Imaging leukocyte trafficking in vivo with two-photon-excited endogenous tryptophan fluorescence.

Li C, Pastila RK, Pitsillides C, Runnels JM, Puoris'haag M, Côté D, Lin CP - Opt Express (2010)

Single-frame excerpts from video recordings of leukocyte trafficking in skin vasculature. (a) Rolling leukocyte in normal BALB/c mouse skin (Media 1). (b) Slow rolling and arrest of leukocyte in inflamed skin (Media 2).
© Copyright Policy - open-access
Related In: Results  -  Collection

License
Show All Figures
getmorefigures.php?uid=PMC3369551&req=5

g005: Single-frame excerpts from video recordings of leukocyte trafficking in skin vasculature. (a) Rolling leukocyte in normal BALB/c mouse skin (Media 1). (b) Slow rolling and arrest of leukocyte in inflamed skin (Media 2).
Mentions: In the normal skin, leukocytes constantly traffic to the skin at low levels as part of the immune surveillance mechanism. This trafficking process involves leukocyte tethering, rolling, arrest and transmigration through the endothelial walls into the tissue and is regulated by cytokines, and cell adhesion molecules (integrins and selectins) [25]. Whereas flowing leukocytes in the blood stream are moving too fast to image even with video-rate scanning, slow rolling cells can be observed interacting with the blood vessel walls (Media 1, and Fig. 5 (a)Fig. 5

Bottom Line: We describe a new method for imaging leukocytes in vivo by exciting the endogenous protein fluorescence in the ultraviolet (UV) spectral region where tryptophan is the major fluorophore.Two-photon excitation near 590 nm allows noninvasive optical sectioning through the epidermal cell layers into the dermis of mouse skin, where leukocytes can be observed by video-rate microscopy to interact dynamically with the dermal vascular endothelium.Because the new method alleviates the need to introduce exogenous labels, it is potentially applicable for tracking leukocytes and monitoring inflammatory cellular reactions in humans.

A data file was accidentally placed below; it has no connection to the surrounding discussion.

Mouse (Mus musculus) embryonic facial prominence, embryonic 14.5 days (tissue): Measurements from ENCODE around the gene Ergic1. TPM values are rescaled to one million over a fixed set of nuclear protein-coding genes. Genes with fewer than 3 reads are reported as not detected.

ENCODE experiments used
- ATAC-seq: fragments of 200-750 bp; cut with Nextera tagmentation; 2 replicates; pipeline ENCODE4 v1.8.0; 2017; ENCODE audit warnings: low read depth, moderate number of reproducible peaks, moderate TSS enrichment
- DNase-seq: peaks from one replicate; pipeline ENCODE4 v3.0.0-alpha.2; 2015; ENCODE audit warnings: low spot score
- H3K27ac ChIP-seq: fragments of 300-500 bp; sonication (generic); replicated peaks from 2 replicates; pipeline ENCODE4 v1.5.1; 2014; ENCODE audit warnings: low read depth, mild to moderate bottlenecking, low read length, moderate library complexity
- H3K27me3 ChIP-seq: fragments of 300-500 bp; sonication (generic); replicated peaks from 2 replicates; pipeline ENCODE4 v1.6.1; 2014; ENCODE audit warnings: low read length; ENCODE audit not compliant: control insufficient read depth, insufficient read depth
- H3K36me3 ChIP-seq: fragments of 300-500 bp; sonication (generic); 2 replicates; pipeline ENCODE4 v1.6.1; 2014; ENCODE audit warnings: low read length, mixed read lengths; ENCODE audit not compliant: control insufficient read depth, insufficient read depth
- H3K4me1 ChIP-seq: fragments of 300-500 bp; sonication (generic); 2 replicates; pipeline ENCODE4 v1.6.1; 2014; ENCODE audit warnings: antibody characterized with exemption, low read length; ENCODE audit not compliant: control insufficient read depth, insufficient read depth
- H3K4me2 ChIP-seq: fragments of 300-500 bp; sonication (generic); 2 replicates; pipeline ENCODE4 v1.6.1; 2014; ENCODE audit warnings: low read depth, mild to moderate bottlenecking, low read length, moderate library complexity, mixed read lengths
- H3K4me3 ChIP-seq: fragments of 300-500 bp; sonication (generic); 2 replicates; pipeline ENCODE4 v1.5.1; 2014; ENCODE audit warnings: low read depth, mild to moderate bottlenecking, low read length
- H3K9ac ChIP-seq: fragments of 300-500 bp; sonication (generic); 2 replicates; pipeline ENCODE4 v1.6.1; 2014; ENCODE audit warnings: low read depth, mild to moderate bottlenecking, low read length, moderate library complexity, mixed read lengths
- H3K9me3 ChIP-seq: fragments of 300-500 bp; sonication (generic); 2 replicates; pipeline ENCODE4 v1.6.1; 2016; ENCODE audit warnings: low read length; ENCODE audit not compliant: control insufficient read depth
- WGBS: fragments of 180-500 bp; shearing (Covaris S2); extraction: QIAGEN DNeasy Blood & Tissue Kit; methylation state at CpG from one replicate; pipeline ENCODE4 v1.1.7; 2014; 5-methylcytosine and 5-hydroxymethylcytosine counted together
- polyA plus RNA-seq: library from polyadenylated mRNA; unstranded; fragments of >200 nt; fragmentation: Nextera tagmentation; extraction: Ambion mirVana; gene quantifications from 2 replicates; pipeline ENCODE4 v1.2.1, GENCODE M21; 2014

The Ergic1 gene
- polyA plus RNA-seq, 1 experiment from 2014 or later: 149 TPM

View Article: PubMed Central - PubMed

Affiliation: Wellman Center for Photomedicine and Center for Systems Biology, Massachusetts General Hospital, Harvard Medical School, Boston, Massachusetts, USA. Li.Chunqiang@mgh.harvard.edu

ABSTRACT
We describe a new method for imaging leukocytes in vivo by exciting the endogenous protein fluorescence in the ultraviolet (UV) spectral region where tryptophan is the major fluorophore. Two-photon excitation near 590 nm allows noninvasive optical sectioning through the epidermal cell layers into the dermis of mouse skin, where leukocytes can be observed by video-rate microscopy to interact dynamically with the dermal vascular endothelium. Inflammation significantly enhances leukocyte rolling, adhesion, and tissue infiltration. After exiting the vasculature, leukocytes continue to move actively in tissue as observed by time-lapse microscopy, and are distinguishable from resident autofluorescent cells that are not motile. Because the new method alleviates the need to introduce exogenous labels, it is potentially applicable for tracking leukocytes and monitoring inflammatory cellular reactions in humans.

Show MeSH
Related in: MedlinePlus